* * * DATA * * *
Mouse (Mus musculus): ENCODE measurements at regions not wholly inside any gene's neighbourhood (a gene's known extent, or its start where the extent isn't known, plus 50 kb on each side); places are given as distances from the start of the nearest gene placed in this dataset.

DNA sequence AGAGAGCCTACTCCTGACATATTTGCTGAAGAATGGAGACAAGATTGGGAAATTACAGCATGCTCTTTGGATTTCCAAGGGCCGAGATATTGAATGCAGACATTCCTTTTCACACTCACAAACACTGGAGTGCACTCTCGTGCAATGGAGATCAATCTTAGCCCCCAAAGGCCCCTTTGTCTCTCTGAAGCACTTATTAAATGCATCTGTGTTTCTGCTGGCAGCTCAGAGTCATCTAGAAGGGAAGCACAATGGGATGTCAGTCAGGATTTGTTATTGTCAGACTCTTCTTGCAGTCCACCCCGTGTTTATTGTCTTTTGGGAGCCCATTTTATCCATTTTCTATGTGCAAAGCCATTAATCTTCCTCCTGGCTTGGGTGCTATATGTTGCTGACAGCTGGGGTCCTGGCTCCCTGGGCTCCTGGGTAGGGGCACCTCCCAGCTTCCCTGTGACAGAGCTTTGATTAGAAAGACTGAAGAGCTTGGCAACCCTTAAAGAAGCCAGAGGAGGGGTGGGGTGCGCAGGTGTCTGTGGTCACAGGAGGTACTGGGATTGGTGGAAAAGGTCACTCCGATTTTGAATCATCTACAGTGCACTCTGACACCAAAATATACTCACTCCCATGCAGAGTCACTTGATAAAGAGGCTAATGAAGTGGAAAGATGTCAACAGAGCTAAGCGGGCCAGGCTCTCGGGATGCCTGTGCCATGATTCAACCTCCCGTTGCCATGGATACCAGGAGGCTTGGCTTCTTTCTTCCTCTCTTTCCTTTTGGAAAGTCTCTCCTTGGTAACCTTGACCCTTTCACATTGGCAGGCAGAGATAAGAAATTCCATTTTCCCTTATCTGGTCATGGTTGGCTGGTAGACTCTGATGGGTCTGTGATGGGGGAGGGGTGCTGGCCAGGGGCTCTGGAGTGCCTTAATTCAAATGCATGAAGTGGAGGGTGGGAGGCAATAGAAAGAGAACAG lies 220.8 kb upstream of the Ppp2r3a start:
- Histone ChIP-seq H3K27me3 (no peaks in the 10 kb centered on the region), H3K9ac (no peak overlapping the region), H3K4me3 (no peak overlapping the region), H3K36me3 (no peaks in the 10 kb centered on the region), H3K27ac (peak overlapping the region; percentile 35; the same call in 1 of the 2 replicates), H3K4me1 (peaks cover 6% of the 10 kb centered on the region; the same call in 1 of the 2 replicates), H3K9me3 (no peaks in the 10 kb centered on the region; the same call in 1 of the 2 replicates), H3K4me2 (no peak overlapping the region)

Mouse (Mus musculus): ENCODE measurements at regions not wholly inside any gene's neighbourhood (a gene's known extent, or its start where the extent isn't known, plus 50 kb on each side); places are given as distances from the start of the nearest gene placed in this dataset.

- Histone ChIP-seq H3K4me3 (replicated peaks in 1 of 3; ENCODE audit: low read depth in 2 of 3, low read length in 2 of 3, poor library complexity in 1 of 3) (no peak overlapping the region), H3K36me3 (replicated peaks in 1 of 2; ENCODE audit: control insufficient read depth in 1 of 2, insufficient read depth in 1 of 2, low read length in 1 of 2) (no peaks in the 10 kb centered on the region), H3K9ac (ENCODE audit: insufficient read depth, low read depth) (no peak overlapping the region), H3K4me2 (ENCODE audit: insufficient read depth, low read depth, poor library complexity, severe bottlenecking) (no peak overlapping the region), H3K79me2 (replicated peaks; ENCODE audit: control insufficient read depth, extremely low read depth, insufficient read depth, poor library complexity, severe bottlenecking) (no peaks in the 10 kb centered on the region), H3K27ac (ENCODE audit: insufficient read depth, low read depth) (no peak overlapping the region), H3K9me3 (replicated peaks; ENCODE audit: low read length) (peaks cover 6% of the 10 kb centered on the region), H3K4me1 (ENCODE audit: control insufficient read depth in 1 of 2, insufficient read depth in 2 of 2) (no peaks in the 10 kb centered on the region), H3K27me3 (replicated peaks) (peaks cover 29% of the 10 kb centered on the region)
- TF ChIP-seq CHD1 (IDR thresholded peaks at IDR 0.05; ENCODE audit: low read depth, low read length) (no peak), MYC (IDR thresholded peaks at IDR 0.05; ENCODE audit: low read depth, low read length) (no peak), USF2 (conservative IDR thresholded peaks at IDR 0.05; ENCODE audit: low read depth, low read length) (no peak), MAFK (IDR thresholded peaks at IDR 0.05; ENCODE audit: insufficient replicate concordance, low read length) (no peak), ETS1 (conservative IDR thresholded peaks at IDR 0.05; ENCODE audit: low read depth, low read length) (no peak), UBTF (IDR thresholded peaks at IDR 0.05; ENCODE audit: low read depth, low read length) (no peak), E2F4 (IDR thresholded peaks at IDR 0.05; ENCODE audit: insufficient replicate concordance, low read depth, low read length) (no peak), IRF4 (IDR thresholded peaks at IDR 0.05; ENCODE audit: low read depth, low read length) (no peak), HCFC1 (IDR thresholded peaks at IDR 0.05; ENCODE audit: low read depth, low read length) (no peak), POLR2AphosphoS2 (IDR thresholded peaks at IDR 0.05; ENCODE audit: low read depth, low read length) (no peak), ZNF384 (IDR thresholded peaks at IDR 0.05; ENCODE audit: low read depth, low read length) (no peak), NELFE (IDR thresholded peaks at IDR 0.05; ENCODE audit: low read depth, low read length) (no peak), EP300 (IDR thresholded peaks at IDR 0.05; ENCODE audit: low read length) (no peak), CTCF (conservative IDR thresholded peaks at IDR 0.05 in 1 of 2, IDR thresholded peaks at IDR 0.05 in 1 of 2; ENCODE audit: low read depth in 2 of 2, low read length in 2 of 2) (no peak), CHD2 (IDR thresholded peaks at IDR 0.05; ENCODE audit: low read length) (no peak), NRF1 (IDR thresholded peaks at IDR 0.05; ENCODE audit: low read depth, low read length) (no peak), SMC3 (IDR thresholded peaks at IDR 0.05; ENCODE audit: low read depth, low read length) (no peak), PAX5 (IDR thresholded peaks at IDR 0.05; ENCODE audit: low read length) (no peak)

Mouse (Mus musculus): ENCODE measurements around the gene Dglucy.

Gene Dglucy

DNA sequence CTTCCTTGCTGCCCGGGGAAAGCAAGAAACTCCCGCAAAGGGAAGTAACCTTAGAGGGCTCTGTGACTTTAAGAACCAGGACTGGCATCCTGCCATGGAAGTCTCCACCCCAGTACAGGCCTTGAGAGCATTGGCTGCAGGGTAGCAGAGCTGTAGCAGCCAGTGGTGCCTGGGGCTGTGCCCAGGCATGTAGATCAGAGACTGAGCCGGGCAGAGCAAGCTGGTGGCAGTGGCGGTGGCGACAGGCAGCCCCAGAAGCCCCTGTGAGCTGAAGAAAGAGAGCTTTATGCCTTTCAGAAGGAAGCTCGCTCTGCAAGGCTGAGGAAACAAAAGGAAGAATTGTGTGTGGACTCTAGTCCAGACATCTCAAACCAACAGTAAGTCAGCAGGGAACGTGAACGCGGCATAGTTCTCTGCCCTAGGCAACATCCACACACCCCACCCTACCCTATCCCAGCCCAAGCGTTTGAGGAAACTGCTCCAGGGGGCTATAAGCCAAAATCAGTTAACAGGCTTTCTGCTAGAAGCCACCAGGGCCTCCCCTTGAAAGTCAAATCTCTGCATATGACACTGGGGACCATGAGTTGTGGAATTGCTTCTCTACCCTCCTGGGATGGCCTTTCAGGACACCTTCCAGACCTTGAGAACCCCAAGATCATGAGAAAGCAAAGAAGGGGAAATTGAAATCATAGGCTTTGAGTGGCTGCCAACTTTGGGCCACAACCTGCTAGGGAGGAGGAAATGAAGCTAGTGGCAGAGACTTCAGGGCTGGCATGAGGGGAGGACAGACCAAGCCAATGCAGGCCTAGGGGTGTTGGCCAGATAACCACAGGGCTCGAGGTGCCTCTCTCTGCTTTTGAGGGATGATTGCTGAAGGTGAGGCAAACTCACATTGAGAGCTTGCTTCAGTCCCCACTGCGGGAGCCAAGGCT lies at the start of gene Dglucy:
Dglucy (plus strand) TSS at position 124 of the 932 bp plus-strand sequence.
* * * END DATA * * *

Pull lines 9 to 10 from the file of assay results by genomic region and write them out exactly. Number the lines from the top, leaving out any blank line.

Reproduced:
DNA sequence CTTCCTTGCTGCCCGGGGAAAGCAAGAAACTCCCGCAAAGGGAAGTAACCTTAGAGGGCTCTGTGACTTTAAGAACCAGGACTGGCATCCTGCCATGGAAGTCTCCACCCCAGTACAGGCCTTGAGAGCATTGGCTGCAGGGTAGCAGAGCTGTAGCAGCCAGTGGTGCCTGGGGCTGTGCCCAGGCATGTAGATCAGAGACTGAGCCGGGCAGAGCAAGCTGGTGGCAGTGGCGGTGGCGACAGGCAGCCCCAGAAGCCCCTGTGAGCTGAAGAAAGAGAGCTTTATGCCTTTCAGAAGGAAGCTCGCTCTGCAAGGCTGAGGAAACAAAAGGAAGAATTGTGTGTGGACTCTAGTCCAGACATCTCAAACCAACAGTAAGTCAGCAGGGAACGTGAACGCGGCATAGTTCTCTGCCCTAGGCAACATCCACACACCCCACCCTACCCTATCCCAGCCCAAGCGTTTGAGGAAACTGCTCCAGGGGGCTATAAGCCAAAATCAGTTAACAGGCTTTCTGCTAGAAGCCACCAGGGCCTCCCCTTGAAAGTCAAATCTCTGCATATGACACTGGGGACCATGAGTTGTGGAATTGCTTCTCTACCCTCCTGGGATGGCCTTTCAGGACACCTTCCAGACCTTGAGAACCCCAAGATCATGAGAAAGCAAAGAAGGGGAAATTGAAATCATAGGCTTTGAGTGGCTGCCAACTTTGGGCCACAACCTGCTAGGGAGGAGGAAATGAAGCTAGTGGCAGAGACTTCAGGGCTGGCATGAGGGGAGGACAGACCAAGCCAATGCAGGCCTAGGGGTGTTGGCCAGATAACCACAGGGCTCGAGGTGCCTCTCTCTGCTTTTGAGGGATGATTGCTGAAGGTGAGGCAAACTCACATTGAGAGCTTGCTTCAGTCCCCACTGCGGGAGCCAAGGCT lies at the start of gene Dglucy:
Dglucy (plus strand) TSS at position 124 of the 932 bp plus-strand sequence.